Part 1: The trouble with wage data and small geographies, or, Why accuracy and precision are not the same thing.
The best source for wage data by sex at any level of US geography comes from the Census Bureau. In fact, for small geographies, we have more than one option for examining labor force data using Census products. Each has strengths and limitations, and it’s critical to acknowledge these.
The Quarterly Workforce Indicator Explorer is an excellent resource for learning about employment and wages, and allows the user to compare men’s and women’s wages at the state and locality levels, which is great. This resource is especially valuable because it reflects Unemployment Insurance earnings data provided by employers. This is reliable information, not only because it is collected for each employee for official records, but also because it is beneficial to the employers—the ones who collect it—to be careful in their reporting. This source has a high degree of accuracy; that is, we can be fairly sure that it very closely reflects reality, because it does a good job giving data on all the individuals of interest. Take a look at what it reveals about wages for male and female workers in selected Virginia localities in the first quarter of 2014:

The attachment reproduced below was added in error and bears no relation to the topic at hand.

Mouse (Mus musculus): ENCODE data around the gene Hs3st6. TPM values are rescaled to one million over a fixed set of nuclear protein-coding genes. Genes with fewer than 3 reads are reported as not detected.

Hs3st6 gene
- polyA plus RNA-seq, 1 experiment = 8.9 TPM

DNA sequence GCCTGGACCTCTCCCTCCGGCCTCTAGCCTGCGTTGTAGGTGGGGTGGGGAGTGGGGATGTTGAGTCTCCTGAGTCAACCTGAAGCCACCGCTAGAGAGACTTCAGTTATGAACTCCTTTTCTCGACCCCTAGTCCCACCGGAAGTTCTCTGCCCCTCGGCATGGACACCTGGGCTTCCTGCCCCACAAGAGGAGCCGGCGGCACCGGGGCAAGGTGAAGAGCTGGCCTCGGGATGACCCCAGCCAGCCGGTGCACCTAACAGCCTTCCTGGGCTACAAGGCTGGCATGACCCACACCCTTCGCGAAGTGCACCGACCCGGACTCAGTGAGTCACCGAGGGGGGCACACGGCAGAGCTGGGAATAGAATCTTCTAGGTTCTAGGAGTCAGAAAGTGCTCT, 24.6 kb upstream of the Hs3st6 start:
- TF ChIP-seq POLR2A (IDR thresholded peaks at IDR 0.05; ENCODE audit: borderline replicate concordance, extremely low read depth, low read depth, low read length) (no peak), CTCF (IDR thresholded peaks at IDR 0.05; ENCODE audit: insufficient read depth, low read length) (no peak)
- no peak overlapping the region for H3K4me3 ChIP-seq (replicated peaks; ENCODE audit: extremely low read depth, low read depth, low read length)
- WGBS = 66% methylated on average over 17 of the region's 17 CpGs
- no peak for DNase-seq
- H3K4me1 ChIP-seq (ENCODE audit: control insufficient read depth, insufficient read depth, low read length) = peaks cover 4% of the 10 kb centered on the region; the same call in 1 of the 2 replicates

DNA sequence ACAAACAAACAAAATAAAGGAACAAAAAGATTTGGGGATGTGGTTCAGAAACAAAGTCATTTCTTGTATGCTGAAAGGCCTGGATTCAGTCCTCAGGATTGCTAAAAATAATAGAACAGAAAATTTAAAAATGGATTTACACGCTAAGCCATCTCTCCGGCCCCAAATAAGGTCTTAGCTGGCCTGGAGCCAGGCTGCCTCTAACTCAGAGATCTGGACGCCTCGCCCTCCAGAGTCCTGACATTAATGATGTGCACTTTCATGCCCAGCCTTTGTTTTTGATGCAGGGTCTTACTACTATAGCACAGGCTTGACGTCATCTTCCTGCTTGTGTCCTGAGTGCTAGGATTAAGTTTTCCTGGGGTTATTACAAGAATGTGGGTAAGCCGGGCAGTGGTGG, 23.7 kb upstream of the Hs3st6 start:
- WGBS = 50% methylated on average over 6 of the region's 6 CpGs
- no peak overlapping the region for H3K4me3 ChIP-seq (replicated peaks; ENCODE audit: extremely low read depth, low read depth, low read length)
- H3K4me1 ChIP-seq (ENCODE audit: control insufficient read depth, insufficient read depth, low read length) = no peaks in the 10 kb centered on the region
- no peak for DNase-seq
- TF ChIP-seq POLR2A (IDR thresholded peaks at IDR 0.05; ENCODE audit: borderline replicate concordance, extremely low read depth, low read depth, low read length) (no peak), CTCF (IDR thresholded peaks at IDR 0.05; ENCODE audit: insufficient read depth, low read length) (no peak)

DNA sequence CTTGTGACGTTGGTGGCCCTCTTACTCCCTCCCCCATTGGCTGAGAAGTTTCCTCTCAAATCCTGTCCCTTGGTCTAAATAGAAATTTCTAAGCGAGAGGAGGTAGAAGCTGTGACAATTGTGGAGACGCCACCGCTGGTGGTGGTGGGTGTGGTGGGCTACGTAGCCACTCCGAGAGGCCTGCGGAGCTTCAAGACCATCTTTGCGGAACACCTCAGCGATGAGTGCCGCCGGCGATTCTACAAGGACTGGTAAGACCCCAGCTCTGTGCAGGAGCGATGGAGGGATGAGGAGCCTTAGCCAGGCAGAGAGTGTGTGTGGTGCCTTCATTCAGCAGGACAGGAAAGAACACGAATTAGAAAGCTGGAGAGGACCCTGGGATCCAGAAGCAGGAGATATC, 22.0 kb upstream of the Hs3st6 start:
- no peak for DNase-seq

This tool, however, comes with a notable limitation: It does not distinguish between part-time and full-time workers. If we compare the average quarterly wages of workers, but can’t guarantee that the two groups worked a comparable number hours, on average, then our analysis will lose its meaning. More women than men—both proportionally, and by raw number*—are employed in part-time positions, and these part-time positions are paid less than full-time positions, on average. I want to compare workers that are as similar as possible on all measures except for sex, so I want data that keeps hours as constant as possible.